Meanwhile, the filmmaking process begins with the screenplay. I decided to learn to write them. (As a painter, I was accustomed to starting with a blank canvas, right?) During the years I pursued a career in motion pictures, I wrote over 40 screenplays and several novels. Some of my writing mentors have been Menno Meyjes (Academy Award nominee for THE COLOR PURPLE), Walon Green (Academy Award winner and acclaimed writer of THE WILD BUNCH), and Bruce Joel Rubin (Academy Award winning writer of GHOST). My first agent was Jack Rapke, head of the Motion Picture Department of the Creative Artists Agency, now producer for my friend, Robert Zemeckis (Academy Award winning director of FORREST GUMP).


To date, I’ve written, produced, and directed two feature films, DARK SPIRAL and LITTLE EDEN, as well as several short films, including award-winning, EPHEMORA. My novels, among them the FALCON LORD series, THE TERRIBLE QUEST OF THADDEUS PENNYBROOK’S KNEE-HIGH STEAMBOTS, ANATOMY OF A WEREWOLF, can be purchased on Amazon.com.

In the early 90’s, I learned how to use a computer and soon started my own multimedia business doing web design, graphic design, photography, and videography. I maintain this business to this day. To be sure, I’ve always continued to paint as you’ll see in the “Retrospective” section of this site. I’ve had several exhibitions over the years, and the good fortune to enjoy ongoing public support of my work. Because of dramatic changes in the motion picture business (specifically corporate domination and subsequent dumbing-down of movies), I’m now interested primarily in the art of painting, although I plan to make the occasional short art film. Because I believe we must be more responsible Stewards of the Environment, I’m currently developing the GODDESS short film project (see “Film and Video Art” section). We are blessed to have three “Best” Academy Award winners on our support team: Robert Zemeckis, Mark Johnson, and Michael Lantieri. Michael is the Special FX wizard who has worked his magic for all Zemeckis’s films, and most of Spielberg’s and Tim Burton’s as well. The GODDESS film is meant to raise global awareness of Man’s need to protect our home, Planet Earth.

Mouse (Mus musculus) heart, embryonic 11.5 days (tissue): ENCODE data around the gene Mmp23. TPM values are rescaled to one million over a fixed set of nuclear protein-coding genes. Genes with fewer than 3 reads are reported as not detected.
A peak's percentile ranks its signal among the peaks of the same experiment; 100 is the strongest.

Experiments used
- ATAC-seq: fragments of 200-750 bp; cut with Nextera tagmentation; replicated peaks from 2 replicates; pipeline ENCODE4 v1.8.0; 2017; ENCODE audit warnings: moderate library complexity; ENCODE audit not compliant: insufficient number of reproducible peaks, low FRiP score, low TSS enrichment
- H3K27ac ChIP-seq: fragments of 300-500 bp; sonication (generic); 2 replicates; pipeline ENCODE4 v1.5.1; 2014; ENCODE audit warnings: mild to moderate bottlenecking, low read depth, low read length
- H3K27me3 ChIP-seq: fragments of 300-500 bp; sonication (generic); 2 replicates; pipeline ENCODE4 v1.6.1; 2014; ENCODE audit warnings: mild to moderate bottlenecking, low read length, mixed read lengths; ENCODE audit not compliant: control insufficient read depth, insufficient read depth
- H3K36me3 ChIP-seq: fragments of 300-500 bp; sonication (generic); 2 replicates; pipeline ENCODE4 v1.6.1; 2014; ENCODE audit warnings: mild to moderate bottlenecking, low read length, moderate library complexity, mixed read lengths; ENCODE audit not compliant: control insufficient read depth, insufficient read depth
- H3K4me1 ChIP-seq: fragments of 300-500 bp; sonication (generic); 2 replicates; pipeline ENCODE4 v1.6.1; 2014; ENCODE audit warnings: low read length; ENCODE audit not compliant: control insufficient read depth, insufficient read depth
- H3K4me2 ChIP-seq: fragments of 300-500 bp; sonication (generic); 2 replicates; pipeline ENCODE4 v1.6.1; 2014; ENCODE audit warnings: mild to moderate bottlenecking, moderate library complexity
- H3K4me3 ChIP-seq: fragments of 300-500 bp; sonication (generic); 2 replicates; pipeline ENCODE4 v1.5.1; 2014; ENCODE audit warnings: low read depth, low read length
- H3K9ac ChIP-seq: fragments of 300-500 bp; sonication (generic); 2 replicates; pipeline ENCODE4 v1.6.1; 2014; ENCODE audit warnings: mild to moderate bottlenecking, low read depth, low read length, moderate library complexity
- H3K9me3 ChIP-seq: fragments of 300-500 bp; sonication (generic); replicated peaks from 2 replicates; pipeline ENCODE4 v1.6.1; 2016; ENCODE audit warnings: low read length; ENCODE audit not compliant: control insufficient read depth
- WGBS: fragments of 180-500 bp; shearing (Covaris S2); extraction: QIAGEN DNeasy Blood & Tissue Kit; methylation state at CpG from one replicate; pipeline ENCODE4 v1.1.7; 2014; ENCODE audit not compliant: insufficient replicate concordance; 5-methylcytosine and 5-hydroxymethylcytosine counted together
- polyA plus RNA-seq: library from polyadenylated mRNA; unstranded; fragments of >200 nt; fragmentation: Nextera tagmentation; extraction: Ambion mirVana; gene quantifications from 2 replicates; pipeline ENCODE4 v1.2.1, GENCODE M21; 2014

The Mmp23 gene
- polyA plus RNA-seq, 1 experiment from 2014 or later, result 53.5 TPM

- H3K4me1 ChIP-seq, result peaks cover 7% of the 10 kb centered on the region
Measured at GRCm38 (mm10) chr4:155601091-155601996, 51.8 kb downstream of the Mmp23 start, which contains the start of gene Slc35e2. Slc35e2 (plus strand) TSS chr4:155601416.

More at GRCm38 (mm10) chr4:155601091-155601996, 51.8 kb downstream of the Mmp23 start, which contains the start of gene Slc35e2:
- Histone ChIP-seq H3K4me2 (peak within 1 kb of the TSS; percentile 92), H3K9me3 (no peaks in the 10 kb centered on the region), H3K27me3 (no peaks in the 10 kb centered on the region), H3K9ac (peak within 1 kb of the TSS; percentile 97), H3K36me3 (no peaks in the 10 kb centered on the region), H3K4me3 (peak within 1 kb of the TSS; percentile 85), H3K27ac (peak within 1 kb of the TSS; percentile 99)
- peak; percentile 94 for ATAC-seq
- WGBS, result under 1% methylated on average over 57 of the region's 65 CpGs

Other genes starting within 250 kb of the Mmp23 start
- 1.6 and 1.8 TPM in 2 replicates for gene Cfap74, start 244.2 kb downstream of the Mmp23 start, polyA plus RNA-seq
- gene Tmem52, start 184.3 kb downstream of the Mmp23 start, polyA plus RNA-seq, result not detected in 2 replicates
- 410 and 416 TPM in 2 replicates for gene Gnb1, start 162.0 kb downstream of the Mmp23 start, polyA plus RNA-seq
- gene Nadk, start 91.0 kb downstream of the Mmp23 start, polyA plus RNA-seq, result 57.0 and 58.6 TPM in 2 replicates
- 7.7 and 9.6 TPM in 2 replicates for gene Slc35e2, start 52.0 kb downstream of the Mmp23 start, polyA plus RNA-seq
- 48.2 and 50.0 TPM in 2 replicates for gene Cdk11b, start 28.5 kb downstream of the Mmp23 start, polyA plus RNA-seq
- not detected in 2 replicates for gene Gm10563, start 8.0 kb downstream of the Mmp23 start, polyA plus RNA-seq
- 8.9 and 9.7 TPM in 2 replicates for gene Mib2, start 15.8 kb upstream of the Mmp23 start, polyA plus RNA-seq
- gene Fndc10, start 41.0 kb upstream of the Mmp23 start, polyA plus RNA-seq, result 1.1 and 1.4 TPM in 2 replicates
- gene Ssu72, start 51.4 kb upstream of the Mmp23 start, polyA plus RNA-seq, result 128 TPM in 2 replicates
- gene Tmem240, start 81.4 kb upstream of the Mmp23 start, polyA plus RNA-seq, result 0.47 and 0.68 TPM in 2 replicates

I’ve often asked myself if I should have spent my time focused solely on painting since that’s my first love. But I always get the same answer: If Leonardo, my primary role model since childhood, were alive today, he’d be exploring a variety of media, including motion pictures. Still, the movie business is not all glamour, fun and games. After 30 years of chronic stress, I was diagnosed with terminal cancer. I beat it. My book, CONQUER THYSELF, chronicles that hair-raising adventure and includes the measures I took to restore my health. Today, I have more energy and passion than ever before.

Reviewing my paintings over the past 40+ years, you’ll see I’ve explored a range of styles from realism, to primitivism, to total abstraction, and finally to a combination of all the above resulting in what I call Auto-Expressionism. You may also notice a recurring theme—a juxtaposition of beauty and madness (with an underlying nod to sustainability). It seems a part of me struggles to balance the natural rhythms of nature with the often chaotic machinations of Man. A few years ago, I had another realization about Leonardo: If he were alive today, rather than trying to capture nature (specifically the human form) by painting it, he’d simply use a digital camera. A camera does a far better job and is much more efficient at it.

The Long and Short of all this is that I’m a Creativity Addict (and workaholic?). Inspiration strikes, and I am helpless to fight it. I’m compelled to grab hold, wrestle it to the ground, and stake it to its appropriate medium. (Maybe it’s fear that drives me.) After that, like some wild creature tagged, I set it loose again to fend for itself. Passion tamed… but only momentarily. This will continue until my last breath, I am certain.

I currently live in Santa Barbara, California with my remarkable wife and a spoiled cat who believes he is the Lion King. Some day, when he’s too old to protest, I intend to bring him to the zoo and show him a real lion. Hopefully, he’ll realize what a fool he’s been.